The advent of competitive dialogue may upset this balance. It has been with us for nearly a year, having become law in the UK on 31 January 2006. While some competitions have continued #launched under the new regime (such as the Ministry of Defence SAR-H project), none has yet reached preferred bidder stage. However, signs are starting to emerge that application of the new rules might drive change and undermine, not enhance, the efficiency of a typical UK PFI procurement process.

Ringing the changesAlthough there are many similarities, the competitive dialogue is different to the old world of the negotiated procedure in a number of important ways. Specific rules now govern critical decisions towards the end of the process. On conclusion of the ‘dialogue’ phase, final tenders are submitted, which must contain all elements necessary for the performance of the contract. These final tenders can be ‘clarified, specified and fine-tuned’ – tortuous terminology that has its root in the multilingual process for negotiating EU law. When the preferred bidder is chosen, the terms of its bid can be ‘clarified and confirmed’, provided the bid is not altered substantially and competition is not distorted. Negotiation per se is not permitted. Translating these new rules into workable policy and practice presents a real challenge for the public sector and its legal team.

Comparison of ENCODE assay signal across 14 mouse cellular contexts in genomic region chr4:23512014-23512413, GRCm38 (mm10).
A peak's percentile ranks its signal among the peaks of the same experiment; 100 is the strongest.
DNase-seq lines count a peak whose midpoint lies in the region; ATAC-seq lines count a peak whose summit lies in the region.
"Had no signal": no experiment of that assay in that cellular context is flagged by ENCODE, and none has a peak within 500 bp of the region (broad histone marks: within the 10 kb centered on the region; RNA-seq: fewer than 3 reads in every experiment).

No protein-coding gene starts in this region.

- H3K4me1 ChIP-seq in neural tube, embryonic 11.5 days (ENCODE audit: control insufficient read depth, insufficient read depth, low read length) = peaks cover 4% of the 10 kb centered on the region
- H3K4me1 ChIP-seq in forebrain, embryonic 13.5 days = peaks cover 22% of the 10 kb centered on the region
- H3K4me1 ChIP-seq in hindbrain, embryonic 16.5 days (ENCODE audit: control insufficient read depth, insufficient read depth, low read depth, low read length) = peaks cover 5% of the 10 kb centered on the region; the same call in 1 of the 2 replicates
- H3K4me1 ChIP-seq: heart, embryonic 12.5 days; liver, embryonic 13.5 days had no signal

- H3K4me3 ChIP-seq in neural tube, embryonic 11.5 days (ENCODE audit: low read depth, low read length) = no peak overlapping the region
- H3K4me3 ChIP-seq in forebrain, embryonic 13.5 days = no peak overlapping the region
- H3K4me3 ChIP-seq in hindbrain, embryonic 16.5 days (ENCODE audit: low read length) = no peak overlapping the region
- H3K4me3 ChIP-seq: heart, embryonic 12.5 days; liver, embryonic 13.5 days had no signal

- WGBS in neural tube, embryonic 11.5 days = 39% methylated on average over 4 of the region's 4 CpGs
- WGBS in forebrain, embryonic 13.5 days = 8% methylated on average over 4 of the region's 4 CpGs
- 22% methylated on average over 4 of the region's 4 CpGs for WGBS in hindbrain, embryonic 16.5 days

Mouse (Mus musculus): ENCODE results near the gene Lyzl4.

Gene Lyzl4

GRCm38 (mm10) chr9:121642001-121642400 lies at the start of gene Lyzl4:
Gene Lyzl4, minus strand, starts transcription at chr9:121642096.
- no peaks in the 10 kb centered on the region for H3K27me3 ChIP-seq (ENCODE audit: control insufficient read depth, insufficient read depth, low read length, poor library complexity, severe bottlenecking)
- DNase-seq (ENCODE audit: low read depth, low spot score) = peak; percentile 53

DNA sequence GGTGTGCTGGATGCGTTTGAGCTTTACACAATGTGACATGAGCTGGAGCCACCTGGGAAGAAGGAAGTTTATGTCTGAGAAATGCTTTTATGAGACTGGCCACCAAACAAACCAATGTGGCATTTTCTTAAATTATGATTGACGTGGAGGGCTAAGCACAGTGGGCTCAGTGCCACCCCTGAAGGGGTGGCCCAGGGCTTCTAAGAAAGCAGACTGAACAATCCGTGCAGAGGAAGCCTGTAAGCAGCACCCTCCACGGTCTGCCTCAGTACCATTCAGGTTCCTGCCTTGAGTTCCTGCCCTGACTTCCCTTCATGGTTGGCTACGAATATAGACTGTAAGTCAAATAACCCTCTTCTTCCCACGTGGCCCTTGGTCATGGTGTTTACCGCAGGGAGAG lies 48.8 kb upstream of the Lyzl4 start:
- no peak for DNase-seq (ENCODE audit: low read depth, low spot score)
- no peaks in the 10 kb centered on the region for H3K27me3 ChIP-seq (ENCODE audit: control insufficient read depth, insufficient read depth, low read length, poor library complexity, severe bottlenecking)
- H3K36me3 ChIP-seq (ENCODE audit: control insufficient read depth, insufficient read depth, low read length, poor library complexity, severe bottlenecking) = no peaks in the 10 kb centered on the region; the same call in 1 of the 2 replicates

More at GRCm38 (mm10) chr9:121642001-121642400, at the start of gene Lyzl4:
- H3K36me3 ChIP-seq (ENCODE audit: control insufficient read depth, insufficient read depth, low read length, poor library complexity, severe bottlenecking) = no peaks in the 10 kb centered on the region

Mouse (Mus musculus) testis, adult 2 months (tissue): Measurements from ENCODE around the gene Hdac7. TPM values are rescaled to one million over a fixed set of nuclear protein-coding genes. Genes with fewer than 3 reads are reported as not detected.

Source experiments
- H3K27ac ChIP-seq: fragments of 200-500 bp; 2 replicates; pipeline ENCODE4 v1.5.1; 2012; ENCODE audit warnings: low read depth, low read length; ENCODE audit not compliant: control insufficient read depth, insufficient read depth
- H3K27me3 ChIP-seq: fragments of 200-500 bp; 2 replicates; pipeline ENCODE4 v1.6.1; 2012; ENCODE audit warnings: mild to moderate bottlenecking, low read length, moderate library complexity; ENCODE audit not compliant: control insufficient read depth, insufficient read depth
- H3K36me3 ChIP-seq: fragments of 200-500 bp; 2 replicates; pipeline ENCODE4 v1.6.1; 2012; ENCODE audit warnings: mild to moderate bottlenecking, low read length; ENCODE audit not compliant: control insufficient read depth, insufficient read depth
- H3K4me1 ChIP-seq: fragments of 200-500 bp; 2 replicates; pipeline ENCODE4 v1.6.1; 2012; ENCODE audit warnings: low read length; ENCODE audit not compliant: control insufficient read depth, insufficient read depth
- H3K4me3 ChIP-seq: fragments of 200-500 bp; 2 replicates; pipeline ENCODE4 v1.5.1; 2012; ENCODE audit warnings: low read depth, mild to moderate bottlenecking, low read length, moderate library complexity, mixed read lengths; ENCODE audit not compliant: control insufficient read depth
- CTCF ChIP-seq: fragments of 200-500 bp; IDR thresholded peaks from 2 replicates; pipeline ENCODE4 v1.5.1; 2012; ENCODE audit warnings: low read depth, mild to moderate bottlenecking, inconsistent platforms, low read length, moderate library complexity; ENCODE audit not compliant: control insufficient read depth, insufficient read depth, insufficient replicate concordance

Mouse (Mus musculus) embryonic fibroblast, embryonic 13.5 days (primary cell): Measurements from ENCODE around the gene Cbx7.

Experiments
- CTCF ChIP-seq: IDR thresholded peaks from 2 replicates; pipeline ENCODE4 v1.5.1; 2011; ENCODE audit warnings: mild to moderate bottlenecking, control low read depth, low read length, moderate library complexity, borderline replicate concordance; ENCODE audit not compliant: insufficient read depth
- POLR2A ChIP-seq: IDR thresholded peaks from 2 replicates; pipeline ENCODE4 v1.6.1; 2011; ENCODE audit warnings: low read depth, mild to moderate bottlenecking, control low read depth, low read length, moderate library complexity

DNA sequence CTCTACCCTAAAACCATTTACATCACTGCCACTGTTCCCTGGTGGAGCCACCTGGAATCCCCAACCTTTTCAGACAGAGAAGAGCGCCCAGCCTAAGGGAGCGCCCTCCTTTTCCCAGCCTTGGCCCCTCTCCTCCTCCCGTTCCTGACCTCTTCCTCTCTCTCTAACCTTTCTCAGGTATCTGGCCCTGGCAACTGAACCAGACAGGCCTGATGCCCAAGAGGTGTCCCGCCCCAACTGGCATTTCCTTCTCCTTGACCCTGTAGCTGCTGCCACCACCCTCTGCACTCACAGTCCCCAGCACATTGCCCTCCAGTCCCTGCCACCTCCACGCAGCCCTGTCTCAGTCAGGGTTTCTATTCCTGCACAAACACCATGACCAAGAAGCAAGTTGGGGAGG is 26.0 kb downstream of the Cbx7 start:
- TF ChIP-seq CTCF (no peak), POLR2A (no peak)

On 14 November, the Department of Health ended consultation on draft guidance to interpret and apply competitive dialogue in healthcare PFIs. The new rules are also being used to shape revised business case approval processes. When final, this guidance will be the first substantive indicator of UK Government policy and practice on competitive dialogue. In many respects, the new world resembles the old. But, significantly, the detail required at selection of preferred bidder (now the ‘selected bidder’) is new and seemingly enhanced. Precisely how much more detail remains to be seen, but it looks substantial, and for every additional layer of design, for each additional sub-contract to be drafted and for every additional issue that lenders must investigate, bid costs will rise (on both public and private sector sides).